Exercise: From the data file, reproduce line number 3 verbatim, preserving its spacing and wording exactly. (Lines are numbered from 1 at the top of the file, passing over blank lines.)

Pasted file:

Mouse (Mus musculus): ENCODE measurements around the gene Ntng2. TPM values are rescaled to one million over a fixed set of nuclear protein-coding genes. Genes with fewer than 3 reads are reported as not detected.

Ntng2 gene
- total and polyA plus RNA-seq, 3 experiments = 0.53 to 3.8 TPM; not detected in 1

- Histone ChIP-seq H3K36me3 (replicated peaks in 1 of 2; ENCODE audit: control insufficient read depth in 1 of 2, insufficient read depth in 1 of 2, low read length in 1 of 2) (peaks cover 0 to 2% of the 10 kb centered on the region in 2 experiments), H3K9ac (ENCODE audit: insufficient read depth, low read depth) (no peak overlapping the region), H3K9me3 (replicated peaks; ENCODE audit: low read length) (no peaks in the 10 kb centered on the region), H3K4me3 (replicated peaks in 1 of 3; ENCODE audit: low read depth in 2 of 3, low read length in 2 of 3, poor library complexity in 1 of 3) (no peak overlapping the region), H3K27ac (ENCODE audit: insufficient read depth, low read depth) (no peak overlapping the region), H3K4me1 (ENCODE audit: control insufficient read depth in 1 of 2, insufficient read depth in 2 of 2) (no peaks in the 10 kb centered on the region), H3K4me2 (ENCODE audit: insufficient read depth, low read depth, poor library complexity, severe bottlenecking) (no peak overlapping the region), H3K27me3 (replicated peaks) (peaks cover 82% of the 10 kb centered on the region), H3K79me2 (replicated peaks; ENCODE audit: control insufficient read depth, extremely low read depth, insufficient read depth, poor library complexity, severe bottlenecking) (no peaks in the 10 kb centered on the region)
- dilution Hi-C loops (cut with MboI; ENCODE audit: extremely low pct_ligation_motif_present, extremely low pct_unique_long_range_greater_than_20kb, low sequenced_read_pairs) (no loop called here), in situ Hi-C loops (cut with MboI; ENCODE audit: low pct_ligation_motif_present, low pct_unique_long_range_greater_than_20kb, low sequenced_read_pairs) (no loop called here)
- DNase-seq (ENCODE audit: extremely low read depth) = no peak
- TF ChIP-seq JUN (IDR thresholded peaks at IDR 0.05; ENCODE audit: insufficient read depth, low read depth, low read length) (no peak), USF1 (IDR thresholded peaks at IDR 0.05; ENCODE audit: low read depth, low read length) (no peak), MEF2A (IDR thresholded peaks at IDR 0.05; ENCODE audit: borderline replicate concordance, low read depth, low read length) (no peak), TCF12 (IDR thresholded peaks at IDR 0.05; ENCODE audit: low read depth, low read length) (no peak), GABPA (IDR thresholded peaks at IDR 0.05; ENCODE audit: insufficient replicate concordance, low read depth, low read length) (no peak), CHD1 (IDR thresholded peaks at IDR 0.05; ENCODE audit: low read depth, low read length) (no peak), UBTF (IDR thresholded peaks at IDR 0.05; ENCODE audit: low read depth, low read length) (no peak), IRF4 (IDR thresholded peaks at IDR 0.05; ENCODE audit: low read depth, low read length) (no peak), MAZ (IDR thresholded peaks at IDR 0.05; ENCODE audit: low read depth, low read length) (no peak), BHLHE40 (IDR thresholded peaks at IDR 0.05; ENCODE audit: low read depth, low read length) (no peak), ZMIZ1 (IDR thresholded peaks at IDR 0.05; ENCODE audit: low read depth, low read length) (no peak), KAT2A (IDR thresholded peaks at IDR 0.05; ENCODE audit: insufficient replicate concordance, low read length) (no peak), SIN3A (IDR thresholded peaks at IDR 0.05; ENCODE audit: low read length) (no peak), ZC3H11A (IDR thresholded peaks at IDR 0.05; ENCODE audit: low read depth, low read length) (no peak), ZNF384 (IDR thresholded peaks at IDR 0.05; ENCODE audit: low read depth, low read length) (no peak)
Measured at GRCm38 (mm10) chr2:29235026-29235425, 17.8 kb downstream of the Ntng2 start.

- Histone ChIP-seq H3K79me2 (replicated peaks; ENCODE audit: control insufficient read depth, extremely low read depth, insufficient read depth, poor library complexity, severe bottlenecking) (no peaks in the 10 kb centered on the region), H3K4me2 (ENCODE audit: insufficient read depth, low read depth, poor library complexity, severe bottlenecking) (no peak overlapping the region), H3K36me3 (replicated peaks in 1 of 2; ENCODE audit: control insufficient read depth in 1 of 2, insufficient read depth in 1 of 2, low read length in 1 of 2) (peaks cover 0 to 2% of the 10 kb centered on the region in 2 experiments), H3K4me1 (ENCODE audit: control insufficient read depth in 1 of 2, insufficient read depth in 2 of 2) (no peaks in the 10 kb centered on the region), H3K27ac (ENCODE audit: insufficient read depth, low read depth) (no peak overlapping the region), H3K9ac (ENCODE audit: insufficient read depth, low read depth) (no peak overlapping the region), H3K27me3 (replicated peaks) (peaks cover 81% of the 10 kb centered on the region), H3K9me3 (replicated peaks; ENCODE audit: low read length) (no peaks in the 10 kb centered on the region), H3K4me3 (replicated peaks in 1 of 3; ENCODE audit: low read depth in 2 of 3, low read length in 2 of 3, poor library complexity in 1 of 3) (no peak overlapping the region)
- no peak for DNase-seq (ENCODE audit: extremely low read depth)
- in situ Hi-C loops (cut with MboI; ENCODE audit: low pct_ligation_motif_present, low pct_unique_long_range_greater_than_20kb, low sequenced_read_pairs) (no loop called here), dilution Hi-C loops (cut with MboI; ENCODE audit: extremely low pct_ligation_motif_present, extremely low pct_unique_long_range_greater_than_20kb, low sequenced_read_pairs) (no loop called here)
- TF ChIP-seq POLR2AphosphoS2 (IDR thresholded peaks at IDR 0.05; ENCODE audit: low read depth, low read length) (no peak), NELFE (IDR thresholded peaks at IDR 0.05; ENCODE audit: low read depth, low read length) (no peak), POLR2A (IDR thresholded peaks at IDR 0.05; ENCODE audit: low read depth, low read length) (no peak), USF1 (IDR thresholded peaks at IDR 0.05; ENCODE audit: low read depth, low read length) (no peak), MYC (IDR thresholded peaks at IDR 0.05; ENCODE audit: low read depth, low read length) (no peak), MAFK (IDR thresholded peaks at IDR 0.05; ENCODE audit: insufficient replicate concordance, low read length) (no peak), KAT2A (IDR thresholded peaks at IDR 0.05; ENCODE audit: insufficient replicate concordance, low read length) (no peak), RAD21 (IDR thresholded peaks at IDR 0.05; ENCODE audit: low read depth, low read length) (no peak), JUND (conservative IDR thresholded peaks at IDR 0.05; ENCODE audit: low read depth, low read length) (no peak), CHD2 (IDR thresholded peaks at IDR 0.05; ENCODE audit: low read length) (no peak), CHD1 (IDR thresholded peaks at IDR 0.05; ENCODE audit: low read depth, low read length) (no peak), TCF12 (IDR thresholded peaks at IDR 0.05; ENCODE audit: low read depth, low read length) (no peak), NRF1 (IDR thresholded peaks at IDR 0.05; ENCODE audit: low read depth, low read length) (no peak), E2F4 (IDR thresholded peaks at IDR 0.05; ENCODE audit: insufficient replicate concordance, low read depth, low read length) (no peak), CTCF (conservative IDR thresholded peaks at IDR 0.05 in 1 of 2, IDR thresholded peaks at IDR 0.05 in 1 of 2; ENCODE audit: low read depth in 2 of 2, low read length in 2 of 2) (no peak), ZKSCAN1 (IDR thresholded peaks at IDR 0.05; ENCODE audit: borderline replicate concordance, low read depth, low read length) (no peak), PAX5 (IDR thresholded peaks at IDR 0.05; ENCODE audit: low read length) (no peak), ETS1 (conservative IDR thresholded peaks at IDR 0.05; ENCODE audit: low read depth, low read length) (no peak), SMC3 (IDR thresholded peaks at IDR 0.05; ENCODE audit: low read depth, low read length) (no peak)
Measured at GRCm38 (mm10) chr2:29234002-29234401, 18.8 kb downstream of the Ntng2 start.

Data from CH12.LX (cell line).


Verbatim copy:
- total and polyA plus RNA-seq, 3 experiments = 0.53 to 3.8 TPM; not detected in 1